NUHW Defeated Again as Latest Ballot Count at O’Connor Hospital Delivers 8th Straight Win to SEIU-UHW Members

OAKLAND, CA – Service Employees International Union-United Healthcare Workers West (SEIU-UHW) members won their eighth straight election over the National Union of Healthcare Workers (NUHW) today when ballots were counted at O’Connor Hospital in San Jose. The original election was held June 8-9 but NUHW filed unfair labor practice charges with the National Labor Relations Board (NLRB) just prior to the election, delaying the vote count until October 19. The election results are: SEIU-UHW, 238; NUHW, 99; no union, 3.

“NUHW filed trumped up charges to keep our votes from being counted, just like they do every time they know they’re going to lose an election,” said Natalie Garza, an emergency room technician at the hospital. “Finally, the results are in and everyone can see what we’ve always known: That O’Connor Hospital workers are united in our union, SEIU-UHW.”
NUHW officials have a history of filing unfair labor practice charges or objections with the NLRB when they lose elections in an effort to save face and delay the vote count and/or final certification of the results, but they have never successfully overturned an election with SEIU-UHW. On October 14, when NUHW filed objections to the election at Kaiser where SEIU-UHW members voted resoundingly to keep their union of 65 years, SEIU-UHW members called the objections filed by NUHW “a last desperate act by a failing organization to undermine the will of a democratic majority of workers.”
The O’Connor Hospital election makes it the eighth straight election win for SEIU-UHW members over NUHW in less than two weeks:

  • On October 13, ballots from an April election were counted for more than 200 workers at four Bay Area nursing homes owned by Pradap Poddotori. Workers voted to retain SEIU-UHW as their union.
  • Also on October 13, SEIU-UHW members at Chinese Hospital and Enloe Medical Center won their elections over NUHW when NUHW withdrew its petitions at these facilities.
  • On October 7, the NLRB announced the results of the massive mail ballot election for 43,500 Kaiser Permanente workers, where 18,290 (61%) voted for SEIU-UHW while only 11,364 (37.8%) voted for NUHW, with 365 (1.2%) voting no union.

With the election at Kaiser over and ballots counted at O’Connor, more than 124,000 of SEIU-UHW’s 150,000 members have now chosen which of the two unions to join, and more than 120,000 – 97% – will have decided to stay in SEIU-UHW. Of the 4,300 SEIU-UHW members who went to NUHW, not a single one has a union contract today because NUHW has not successfully negotiated any contracts in its 21 months of existence.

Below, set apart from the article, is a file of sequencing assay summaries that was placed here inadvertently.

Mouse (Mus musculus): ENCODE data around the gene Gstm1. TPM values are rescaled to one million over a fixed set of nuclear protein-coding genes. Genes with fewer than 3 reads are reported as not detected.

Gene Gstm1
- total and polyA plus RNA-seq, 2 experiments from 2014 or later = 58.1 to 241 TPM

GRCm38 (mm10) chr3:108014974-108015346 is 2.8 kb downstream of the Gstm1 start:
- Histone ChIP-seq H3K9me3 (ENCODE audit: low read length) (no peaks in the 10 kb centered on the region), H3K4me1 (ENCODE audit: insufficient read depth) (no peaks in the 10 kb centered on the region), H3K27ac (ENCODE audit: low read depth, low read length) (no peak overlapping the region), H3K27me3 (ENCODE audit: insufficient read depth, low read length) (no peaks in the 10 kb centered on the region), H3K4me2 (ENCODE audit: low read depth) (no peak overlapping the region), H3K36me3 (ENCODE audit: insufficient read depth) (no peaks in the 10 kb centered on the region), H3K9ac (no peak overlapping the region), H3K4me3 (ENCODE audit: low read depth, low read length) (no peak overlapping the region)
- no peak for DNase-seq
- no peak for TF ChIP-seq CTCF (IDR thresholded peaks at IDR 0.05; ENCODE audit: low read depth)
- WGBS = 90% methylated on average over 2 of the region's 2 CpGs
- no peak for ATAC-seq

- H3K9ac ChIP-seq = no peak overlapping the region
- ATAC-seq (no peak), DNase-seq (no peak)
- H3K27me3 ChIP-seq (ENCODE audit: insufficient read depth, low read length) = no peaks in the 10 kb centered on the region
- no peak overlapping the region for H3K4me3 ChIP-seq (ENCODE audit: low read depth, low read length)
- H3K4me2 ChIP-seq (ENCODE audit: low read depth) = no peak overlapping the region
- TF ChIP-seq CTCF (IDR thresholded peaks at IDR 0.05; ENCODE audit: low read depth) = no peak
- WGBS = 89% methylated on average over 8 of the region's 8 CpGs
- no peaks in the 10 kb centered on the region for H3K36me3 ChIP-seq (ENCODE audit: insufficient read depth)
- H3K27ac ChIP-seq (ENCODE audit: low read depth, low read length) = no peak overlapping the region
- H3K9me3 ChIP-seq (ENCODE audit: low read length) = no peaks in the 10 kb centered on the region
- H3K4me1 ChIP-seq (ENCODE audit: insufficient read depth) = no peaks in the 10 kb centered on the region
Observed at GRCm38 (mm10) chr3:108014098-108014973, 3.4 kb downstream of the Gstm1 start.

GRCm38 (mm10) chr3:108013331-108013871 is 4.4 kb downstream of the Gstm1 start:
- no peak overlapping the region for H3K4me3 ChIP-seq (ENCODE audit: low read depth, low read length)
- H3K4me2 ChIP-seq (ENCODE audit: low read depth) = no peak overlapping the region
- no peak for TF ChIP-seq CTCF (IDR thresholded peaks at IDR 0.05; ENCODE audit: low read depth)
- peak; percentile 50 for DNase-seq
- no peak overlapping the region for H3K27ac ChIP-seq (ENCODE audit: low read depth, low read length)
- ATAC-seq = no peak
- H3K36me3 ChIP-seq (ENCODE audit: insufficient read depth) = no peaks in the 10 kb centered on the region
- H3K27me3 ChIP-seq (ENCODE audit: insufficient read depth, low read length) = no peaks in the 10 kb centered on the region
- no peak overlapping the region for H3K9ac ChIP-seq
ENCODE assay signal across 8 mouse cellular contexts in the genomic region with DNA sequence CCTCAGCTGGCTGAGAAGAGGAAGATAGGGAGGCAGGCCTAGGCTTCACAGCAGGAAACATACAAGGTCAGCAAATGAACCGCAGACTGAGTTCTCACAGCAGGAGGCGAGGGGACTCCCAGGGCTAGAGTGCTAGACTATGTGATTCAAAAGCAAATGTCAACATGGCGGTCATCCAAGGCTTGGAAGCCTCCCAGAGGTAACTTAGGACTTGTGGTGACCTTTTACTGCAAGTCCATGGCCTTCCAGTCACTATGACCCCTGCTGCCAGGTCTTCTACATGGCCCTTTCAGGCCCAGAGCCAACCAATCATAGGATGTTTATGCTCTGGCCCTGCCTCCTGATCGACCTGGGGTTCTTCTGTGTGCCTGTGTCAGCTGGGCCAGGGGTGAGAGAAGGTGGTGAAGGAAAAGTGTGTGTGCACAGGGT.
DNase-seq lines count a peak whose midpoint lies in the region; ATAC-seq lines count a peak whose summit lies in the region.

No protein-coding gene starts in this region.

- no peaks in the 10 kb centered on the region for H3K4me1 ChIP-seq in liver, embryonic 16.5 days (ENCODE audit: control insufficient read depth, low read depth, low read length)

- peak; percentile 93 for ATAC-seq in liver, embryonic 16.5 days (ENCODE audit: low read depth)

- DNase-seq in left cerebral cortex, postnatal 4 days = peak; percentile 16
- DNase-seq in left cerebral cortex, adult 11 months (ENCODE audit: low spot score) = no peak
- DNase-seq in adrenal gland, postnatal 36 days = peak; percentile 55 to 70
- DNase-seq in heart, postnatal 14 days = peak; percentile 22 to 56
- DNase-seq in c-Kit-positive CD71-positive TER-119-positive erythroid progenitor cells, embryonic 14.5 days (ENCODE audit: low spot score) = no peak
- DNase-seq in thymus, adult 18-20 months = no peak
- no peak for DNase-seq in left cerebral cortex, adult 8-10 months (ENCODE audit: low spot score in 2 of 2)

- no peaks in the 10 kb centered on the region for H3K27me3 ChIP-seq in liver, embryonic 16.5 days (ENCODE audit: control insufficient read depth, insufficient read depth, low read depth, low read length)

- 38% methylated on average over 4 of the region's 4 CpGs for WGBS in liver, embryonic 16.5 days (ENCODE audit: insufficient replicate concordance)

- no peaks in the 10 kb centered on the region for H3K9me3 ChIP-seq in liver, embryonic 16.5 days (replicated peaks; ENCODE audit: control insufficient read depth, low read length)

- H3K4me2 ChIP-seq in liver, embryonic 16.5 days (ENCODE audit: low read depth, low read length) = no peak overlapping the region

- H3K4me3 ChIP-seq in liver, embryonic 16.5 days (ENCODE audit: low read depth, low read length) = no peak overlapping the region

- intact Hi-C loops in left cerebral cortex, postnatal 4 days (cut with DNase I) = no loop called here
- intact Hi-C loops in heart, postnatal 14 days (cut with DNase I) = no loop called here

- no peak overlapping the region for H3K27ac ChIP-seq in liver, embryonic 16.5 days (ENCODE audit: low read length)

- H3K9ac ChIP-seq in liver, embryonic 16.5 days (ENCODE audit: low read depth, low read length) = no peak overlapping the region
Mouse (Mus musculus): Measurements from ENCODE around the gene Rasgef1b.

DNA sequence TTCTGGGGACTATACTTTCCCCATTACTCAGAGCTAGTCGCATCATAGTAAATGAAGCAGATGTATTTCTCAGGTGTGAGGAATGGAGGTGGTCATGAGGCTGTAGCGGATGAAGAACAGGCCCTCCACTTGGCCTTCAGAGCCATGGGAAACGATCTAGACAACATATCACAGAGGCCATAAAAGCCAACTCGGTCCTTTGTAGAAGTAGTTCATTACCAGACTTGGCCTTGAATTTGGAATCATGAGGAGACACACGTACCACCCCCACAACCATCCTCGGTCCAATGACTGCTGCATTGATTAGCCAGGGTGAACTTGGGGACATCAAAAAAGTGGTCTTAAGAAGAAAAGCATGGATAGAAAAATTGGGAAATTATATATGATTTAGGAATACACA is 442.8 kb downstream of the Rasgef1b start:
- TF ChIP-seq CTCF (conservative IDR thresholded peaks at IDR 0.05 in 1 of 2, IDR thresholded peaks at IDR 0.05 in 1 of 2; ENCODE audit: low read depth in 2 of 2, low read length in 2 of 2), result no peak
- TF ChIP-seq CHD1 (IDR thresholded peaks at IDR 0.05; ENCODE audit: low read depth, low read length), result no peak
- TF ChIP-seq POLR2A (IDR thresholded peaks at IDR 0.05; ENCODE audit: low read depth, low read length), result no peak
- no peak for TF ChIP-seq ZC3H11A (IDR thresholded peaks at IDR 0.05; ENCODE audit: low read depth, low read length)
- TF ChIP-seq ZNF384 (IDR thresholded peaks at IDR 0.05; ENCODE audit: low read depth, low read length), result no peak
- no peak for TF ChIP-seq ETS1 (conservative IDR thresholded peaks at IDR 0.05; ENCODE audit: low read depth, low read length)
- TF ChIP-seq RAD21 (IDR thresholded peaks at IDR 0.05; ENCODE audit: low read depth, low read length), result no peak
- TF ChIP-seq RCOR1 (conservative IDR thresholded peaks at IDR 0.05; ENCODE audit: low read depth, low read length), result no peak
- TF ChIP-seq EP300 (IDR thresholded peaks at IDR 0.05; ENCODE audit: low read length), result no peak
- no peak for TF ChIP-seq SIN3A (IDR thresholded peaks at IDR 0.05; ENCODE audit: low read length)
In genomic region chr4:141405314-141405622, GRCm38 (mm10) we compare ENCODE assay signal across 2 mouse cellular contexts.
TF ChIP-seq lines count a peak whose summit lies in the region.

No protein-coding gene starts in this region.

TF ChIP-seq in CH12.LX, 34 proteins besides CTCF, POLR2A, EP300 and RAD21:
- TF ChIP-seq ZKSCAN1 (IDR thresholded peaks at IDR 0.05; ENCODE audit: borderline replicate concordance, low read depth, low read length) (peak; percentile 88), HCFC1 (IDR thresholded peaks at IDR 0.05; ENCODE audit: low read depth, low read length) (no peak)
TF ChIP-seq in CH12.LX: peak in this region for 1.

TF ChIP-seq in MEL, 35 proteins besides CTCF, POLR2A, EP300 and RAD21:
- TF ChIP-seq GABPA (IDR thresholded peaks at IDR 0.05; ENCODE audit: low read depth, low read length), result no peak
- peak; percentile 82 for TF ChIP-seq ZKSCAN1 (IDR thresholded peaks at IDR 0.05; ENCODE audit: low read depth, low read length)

“I’m so happy that our votes have finally been counted and we can move forward on enforcing our contract. NUHW offered us nothing – they haven’t negotiated a single contract or won anything for workers,” said Gregg Woods, an environmental services staffer at O’Connor.
NUHW is led by former SEIU-UHW leaders who were removed from office in January 2009 for misusing millions of members’ dues money. Having lost the election at Kaiser and so many other facilities recently, the situation facing NUHW points to an organization in trouble:

  • NUHW represents only about 5,000 workers (after predicting in early 2009 that they would quickly represent 100,000 workers). Only a tiny number of the workers it represents pay dues because the union has not successfully negotiated a single contract for any of the workers in their union.
  • NUHW reportedly is heavily in debt and NUHW and its leaders still owe SEIU-UHW $1.57 million in damages from a federal jury award in April for misusing members’ dues.
  • In lead-up to the Kaiser election, SEIU-UHW members had rejected NUHW at nearly 50 other hospitals, nursing homes, and in counties that employ SEIU-UHW members as home care providers. NUHW’s rejection by workers at Kaiser – the largest and most prestigious healthcare system in the state – will have a major influence on any future elections. It will undermine NUHW’s ability to appeal to other healthcare workers who see Kaiser as the flagship for healthcare workers in California.

In addition, prior to the Kaiser election, many union experts and labor professors were questioning why a group like NUHW would spend resources and cause SEIU to spend resources trying to decertify workers who already have a strong union. Given the state of the labor movement, down to just 7% of private sector workers, NUHW’s focus on trying to decertify unionized workers does nothing to build the bigger and stronger labor movement workers need to improve their lives, they say.

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